What is Detection Risk
Detection risk is the chance that an auditor will fail to find material misstatements that exist in an entity's financial statements. These misstatements may be due to either fraud or error. Auditors make use of audit procedures to detect these misstatements, but because of the nature of these procedures, some detection risk will always exist. For example, sometimes auditors take a sample of a certain type of company transaction because examining every transaction is impractical. Increasing the sample size can reduce detection risk, but some risk will always remain. Detection risk is one of the three elements that comprise audit risk, the other two being inherent risk and control risk.
BREAKING DOWN Detection Risk
A common mistake that auditors make is to conclude that a detected misstatement is trivial. Sometimes a misstatement that is trivial in one unit of a company may become material when aggregated over multiple business units, making a significant impact on the company's financial statements. Detection risk may be higher in regions where regulatory bodies are relatively ineffective.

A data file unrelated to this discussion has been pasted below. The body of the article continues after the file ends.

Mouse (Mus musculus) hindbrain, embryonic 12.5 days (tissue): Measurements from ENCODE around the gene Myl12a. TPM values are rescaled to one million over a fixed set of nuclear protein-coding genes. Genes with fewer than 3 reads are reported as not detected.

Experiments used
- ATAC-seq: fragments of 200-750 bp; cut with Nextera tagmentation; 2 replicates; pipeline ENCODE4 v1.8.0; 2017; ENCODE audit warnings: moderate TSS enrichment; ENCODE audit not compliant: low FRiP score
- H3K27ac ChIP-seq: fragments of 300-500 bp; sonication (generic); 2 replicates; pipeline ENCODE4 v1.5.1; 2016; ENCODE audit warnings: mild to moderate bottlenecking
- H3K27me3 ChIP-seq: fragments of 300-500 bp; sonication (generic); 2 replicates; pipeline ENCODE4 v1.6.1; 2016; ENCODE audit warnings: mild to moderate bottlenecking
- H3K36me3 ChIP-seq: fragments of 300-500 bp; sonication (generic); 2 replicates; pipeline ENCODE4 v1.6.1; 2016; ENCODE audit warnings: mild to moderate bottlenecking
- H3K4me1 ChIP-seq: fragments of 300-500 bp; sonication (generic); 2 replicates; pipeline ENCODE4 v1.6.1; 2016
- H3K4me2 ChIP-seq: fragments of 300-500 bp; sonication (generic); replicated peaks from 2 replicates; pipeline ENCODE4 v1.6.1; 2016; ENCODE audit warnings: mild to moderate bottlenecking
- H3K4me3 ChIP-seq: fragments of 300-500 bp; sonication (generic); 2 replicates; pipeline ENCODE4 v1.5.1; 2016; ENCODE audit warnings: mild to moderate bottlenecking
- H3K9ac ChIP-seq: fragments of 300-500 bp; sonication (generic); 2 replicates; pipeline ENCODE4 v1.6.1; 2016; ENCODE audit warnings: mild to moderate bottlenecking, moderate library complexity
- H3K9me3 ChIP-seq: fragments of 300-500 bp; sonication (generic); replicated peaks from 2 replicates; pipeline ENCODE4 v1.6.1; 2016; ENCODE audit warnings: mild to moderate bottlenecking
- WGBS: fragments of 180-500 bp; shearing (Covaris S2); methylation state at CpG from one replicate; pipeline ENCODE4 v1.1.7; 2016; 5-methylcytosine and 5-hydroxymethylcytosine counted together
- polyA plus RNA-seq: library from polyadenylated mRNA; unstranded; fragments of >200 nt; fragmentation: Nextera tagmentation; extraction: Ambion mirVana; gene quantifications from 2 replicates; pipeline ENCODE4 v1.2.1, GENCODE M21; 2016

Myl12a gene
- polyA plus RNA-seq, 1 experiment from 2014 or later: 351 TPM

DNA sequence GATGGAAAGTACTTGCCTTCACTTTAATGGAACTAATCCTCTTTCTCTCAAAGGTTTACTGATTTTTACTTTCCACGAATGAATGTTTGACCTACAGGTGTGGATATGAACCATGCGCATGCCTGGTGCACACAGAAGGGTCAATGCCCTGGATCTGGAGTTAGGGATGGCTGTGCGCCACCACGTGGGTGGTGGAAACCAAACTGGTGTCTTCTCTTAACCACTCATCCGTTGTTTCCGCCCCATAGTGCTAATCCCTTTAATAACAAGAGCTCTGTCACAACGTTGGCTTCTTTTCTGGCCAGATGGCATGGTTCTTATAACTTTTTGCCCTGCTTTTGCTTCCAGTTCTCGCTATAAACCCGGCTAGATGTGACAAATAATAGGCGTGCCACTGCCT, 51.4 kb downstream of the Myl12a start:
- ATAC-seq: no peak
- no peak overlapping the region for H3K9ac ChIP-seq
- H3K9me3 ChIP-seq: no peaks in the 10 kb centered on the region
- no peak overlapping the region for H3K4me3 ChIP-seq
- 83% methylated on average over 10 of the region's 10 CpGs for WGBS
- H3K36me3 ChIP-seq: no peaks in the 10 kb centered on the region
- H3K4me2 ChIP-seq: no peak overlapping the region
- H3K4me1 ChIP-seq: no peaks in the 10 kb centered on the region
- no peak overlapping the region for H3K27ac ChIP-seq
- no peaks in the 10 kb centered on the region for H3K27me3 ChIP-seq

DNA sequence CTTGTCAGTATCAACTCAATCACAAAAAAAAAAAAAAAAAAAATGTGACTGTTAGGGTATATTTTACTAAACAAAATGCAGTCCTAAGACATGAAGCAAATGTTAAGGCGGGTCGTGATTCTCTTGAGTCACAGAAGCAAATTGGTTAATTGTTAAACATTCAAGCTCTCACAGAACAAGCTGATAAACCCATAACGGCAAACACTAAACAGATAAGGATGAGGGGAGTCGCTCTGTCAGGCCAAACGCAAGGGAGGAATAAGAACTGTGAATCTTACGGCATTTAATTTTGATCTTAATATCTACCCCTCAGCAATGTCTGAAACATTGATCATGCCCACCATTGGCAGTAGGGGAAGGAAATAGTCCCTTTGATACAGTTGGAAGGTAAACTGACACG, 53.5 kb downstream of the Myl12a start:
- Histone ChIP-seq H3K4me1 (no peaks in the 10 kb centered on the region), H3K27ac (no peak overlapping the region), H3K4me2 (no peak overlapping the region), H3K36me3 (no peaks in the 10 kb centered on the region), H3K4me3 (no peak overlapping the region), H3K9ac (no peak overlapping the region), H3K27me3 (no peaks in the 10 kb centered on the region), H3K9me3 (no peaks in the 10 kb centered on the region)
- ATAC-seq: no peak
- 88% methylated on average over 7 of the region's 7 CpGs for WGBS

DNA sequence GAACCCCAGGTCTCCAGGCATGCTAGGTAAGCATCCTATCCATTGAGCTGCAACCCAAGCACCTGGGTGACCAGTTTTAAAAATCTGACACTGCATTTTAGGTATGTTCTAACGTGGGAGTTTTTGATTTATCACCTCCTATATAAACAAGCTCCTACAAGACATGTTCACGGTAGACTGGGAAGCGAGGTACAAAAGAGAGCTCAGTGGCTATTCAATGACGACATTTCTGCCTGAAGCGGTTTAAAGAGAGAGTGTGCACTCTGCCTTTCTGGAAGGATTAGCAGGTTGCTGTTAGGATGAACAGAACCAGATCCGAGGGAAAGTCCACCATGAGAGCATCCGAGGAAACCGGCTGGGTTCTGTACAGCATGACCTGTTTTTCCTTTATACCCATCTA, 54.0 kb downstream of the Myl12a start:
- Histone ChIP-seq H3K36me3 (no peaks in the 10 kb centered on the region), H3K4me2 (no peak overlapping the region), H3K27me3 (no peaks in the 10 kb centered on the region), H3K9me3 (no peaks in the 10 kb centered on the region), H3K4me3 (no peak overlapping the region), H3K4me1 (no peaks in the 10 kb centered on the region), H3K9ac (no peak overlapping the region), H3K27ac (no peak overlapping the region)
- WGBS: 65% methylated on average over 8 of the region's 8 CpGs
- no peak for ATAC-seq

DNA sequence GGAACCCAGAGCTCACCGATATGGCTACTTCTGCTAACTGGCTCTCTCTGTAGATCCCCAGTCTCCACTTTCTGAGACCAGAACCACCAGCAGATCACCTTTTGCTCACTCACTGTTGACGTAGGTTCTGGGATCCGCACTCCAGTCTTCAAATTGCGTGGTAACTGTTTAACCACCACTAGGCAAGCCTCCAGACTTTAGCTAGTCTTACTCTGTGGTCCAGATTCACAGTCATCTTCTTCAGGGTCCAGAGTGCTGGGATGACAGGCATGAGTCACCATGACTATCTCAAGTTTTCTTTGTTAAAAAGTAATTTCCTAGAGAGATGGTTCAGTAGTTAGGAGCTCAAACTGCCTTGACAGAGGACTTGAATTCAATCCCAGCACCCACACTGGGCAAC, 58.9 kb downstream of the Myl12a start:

Audit procedures used to minimize detection risk include:
- Classification testing: Used to determine whether transactions were classified correctly.
- Completeness testing: Used to examine if any transactions are missing from the accounting records. An auditor may review a client's bank statements, for example, to determine if payments to suppliers were not recorded.
- Valuation testing: Used to test whether the value of the assets and liabilities on the company's books are accurate.
- Occurrence testing: Used to determine whether recorded transactions have actually occurred. This test could involve examining specific invoices listed on the sales ledger as well as customer order and shipping documentation.